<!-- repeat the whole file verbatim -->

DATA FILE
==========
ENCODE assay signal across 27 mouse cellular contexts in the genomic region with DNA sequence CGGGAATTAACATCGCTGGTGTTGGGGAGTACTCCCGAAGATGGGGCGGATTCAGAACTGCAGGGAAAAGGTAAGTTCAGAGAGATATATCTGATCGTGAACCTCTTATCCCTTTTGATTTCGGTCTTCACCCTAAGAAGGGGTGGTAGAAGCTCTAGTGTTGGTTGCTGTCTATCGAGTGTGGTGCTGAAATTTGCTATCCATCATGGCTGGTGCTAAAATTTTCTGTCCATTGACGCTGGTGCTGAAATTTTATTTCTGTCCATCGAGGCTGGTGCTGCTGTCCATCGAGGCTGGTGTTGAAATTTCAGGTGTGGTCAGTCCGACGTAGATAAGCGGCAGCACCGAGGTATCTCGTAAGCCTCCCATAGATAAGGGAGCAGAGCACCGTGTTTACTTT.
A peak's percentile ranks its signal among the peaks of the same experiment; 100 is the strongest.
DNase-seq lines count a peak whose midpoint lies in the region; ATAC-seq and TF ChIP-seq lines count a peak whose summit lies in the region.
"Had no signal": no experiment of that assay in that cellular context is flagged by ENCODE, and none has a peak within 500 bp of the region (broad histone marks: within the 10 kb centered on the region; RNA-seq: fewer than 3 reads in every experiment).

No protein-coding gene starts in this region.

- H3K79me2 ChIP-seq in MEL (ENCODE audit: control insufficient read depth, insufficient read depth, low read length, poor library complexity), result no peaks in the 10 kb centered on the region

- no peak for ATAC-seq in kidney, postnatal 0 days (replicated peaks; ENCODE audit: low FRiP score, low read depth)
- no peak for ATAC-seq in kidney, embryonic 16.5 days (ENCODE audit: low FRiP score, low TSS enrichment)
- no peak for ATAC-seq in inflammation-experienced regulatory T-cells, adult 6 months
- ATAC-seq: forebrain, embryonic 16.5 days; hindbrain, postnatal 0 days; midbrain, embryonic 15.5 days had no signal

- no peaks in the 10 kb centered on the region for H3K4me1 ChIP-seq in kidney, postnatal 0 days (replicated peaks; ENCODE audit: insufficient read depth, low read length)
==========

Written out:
ENCODE assay signal across 27 mouse cellular contexts in the genomic region with DNA sequence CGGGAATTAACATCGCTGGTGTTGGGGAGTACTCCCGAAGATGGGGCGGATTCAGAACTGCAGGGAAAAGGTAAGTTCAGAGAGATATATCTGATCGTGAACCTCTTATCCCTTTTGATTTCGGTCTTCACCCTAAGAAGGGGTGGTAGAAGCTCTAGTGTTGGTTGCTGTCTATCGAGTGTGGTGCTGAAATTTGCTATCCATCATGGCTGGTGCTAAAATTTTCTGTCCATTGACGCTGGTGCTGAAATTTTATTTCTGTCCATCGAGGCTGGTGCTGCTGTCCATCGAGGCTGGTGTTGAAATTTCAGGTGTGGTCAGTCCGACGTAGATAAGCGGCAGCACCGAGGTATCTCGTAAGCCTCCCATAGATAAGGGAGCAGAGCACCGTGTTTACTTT.
A peak's percentile ranks its signal among the peaks of the same experiment; 100 is the strongest.
DNase-seq lines count a peak whose midpoint lies in the region; ATAC-seq and TF ChIP-seq lines count a peak whose summit lies in the region.
"Had no signal": no experiment of that assay in that cellular context is flagged by ENCODE, and none has a peak within 500 bp of the region (broad histone marks: within the 10 kb centered on the region; RNA-seq: fewer than 3 reads in every experiment).

No protein-coding gene starts in this region.

- H3K79me2 ChIP-seq in MEL (ENCODE audit: control insufficient read depth, insufficient read depth, low read length, poor library complexity), result no peaks in the 10 kb centered on the region

- no peak for ATAC-seq in kidney, postnatal 0 days (replicated peaks; ENCODE audit: low FRiP score, low read depth)
- no peak for ATAC-seq in kidney, embryonic 16.5 days (ENCODE audit: low FRiP score, low TSS enrichment)
- no peak for ATAC-seq in inflammation-experienced regulatory T-cells, adult 6 months
- ATAC-seq: forebrain, embryonic 16.5 days; hindbrain, postnatal 0 days; midbrain, embryonic 15.5 days had no signal

- no peaks in the 10 kb centered on the region for H3K4me1 ChIP-seq in kidney, postnatal 0 days (replicated peaks; ENCODE audit: insufficient read depth, low read length)